Prison, or Treatment, for the Mentally Ill?
Virginia has nine mental hospitals caring for about 1,400, but an estimated 13,000 people with serious mental illness are locked up in Virginia prisons and jails. Now, however, some communities have begun diverting those with mental health issues to treatment programs.
In 2003, Fairfax County resident Pete Earley got a frightening phone call. His college-aged son Kevin had suffered a mental breakdown, stopped taking the medication doctors prescribed, and was found wandering the streets of New York.
“For five days, he’d barely slept. He’d barely eaten. He was convinced God had him on a secret mission, and on the car ride from New York to Fairfax County, Virginia he would laugh one minute, cry the next,” says Earley.
Kevin refused medical care, and state law didn’t allow doctors to commit him to a mental hospital unless he harmed himself or others, so Pete Earley took him home.
“Forty-eight hours later he slipped out of the house. He broke into a strangers house. He broke in to take a bubble bath," Earley says. "Luckily no one was there. Five officers came and took him out, and all of a sudden I discovered that my son was one of 365,000 people with mental illnesses who are in our jails and prisons.”
Actually, Kevin got probation -- but as a journalist, his father decided to do time. He found a jail that would let him take up residence for ten months, and wrote about all the mental illness he saw behind bars.
All of a sudden I discovered that my son was one of 365,000 people with mental illnesses who are in our jails and prisons.
More than a decade later, seven communities in Virginia are taking a different approach when individuals with mental illness commit crimes.
David Pastors is Director of Blue Ridge Court Services in Staunton, one of those communities.
“We are down at the local jail every morning to interview people, and we do a brief mental health screen on those individuals,” says Pastors.
If a panel of legal and medical experts agrees, criminals with mental illness can be diverted to a 12-month treatment program. If they stay with it, their charges are dismissed.
“It’s a pretty big commitment," he says. " You have to see a clinician once a week. You have to see your probation officer once a week, and you have to go back before the judge every two weeks.”
Similar programs, funded by state and local government, are underway in Richmond, Petersburg, Norfolk, Manassas, Henrico and Roanoke.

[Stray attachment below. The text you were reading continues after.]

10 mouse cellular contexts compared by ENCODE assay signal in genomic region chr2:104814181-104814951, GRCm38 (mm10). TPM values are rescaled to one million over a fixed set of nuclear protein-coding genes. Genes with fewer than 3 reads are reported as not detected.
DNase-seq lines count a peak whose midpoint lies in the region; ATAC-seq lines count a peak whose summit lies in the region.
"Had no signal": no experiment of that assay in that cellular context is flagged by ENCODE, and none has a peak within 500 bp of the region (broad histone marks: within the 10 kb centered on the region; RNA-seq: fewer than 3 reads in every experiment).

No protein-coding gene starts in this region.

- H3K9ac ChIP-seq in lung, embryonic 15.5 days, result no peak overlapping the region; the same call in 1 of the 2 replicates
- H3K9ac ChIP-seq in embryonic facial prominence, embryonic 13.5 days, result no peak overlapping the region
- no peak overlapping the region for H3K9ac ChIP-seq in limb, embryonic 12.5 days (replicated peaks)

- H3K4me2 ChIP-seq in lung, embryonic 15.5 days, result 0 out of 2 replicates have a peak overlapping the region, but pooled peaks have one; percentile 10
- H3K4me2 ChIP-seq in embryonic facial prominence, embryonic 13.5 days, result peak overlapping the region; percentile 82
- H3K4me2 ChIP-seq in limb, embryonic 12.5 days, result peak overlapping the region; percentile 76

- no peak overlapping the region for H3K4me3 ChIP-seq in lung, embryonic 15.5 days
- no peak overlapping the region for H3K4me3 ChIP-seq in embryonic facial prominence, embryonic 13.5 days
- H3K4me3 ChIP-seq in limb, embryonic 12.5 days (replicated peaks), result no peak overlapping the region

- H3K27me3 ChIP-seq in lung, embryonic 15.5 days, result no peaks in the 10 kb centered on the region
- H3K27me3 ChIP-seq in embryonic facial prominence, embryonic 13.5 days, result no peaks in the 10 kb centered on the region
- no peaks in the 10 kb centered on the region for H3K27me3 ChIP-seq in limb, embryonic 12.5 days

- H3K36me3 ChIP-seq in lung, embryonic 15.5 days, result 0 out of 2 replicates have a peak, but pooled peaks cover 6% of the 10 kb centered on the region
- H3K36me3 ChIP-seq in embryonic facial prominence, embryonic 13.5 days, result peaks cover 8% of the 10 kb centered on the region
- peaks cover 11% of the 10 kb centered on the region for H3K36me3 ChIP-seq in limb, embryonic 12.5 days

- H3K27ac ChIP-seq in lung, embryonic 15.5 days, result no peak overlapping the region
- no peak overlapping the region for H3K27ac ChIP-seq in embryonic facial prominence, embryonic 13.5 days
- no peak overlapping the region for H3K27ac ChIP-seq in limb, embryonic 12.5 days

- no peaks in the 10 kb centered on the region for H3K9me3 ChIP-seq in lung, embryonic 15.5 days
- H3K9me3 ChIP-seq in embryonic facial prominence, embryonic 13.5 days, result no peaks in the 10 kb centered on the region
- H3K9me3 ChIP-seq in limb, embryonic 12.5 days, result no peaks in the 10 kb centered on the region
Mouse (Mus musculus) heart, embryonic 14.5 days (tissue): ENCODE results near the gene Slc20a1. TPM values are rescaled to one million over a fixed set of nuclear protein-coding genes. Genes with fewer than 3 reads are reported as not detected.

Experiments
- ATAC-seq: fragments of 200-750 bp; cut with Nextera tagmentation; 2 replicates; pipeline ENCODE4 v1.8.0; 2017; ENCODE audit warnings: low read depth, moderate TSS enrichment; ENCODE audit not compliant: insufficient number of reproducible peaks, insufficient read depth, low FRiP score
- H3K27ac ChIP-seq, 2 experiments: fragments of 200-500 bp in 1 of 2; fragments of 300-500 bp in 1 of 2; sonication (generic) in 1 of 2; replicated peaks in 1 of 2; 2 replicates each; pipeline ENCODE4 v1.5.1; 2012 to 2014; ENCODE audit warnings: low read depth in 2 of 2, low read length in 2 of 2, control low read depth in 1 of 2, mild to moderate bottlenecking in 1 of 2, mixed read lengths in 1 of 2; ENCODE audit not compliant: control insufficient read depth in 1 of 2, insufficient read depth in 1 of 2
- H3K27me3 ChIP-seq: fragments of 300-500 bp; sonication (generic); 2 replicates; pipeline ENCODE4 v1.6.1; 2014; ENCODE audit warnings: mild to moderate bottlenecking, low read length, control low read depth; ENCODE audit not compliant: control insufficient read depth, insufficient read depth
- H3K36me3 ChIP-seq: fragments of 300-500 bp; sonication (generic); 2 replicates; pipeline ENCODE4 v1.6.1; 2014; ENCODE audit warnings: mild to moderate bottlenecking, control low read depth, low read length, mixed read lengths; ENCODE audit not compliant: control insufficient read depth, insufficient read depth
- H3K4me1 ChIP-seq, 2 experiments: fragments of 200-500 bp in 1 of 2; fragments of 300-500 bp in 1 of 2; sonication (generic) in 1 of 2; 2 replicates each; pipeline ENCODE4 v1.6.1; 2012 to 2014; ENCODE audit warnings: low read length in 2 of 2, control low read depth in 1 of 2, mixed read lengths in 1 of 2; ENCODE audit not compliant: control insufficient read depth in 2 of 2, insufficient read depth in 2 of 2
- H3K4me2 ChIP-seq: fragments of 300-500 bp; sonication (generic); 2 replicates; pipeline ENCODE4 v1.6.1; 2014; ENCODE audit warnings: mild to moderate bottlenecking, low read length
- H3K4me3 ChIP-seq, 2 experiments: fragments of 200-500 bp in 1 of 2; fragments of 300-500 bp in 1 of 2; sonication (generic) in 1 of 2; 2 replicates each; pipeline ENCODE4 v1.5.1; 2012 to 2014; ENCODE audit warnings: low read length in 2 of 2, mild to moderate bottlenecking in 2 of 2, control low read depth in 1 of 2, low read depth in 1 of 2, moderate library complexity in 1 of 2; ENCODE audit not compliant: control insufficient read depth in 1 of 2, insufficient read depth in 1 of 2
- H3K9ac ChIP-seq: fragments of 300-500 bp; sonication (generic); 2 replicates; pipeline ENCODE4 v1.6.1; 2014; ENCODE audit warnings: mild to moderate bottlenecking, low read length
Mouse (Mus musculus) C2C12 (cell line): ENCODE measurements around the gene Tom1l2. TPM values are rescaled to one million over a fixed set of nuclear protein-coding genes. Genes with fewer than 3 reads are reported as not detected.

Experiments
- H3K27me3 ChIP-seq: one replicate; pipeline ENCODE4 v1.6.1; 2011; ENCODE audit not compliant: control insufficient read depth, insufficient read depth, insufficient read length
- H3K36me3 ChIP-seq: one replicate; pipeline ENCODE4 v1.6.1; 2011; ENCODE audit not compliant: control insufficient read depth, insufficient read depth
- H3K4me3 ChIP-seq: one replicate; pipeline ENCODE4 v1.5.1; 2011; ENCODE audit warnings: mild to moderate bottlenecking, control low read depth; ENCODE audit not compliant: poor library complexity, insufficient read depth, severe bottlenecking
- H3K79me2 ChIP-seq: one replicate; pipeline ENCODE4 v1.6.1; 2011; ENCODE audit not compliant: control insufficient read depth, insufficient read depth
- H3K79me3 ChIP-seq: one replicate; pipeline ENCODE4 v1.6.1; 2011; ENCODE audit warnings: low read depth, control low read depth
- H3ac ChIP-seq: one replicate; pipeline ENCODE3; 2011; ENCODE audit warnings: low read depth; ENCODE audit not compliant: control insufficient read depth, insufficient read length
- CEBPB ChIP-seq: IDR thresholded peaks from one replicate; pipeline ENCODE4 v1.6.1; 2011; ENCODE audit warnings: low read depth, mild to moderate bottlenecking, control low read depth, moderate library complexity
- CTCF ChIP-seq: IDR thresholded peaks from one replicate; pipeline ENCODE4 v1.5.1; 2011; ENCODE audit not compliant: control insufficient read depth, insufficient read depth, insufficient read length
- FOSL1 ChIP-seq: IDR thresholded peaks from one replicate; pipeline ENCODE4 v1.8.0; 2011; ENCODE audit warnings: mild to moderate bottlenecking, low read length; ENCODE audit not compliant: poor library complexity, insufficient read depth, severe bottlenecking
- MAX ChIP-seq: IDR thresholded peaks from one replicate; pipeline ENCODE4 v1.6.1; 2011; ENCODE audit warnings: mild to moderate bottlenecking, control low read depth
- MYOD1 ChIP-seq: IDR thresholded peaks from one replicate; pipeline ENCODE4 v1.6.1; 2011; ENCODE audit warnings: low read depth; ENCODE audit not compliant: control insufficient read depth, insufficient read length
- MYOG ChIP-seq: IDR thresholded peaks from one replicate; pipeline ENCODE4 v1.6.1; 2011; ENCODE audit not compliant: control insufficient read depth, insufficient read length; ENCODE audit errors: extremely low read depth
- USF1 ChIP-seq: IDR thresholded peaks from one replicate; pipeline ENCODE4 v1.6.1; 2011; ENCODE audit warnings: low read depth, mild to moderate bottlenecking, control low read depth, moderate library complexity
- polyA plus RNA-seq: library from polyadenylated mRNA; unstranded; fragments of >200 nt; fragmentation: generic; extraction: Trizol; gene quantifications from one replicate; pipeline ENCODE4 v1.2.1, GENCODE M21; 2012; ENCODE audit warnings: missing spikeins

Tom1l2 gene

Because it doesn’t require residential buildings or security, this approach is far cheaper than prisons or mental hospitals, and people who take part are far less likely to have future problems with the law.
Jan Jarvis was the first person to graduate from the program in Staunton. In his early 40’s, he was picked up on charges that could have sent him to jail.
“I was at the park, and I was playing with this turtle – flipping it over and over with my foot, and somebody called and said I was trying to kill the turtle,” says Jarvis. “It was stupid."
He loves turtles and refers to himself as turtle man, often dressing in olive green sweats. Still his friend, 72-year-old Jerry Coe, a retired high school art teacher, encouraged him to plead guilty to charges of trespassing and obstructing justice and to get therapy through the program.
She knew he was bi-polar and had schizo-affective disorder.
“Which is what my daughter killed herself over a couple of days from her 37th birthday,” says Coe.
She also heard his desperation when the two attended meetings of Alcoholics Anonymous.
“One thing he said was, ‘I can’t get sober. I can’t stay sober. I’ve decided to go out and do something bad enough that they’ll lock me up."
Coe is convinced jail time for a more serious crime would have made Jarvis worse, while the Therapeutic Docket has made him better.
“He became a little bit more responsible, more interested in working with others," she says. "In my opinion that’s exactly what he ought to do."
Jarvis is good with kids, Coe says, and he’s got an infectious laugh. The two make a funny pair. He’s more than a foot taller than she, and 150 pounds heavier, but Coe had a big house and almost no family, so she invited Jarvis to move in.
As she battles cancer, she finds Jarvis is good company and a fine housemate. He’s learning to cook, does the shopping, is an excellent dishwasher and takes care of the yard. Next year, he’ll start working for the Therapeutic Docket, counseling others who are eligible.
Kevin Earley, the journalist's son, is also doing well. He's working as a peer specialist who helps other people recover from mental illness.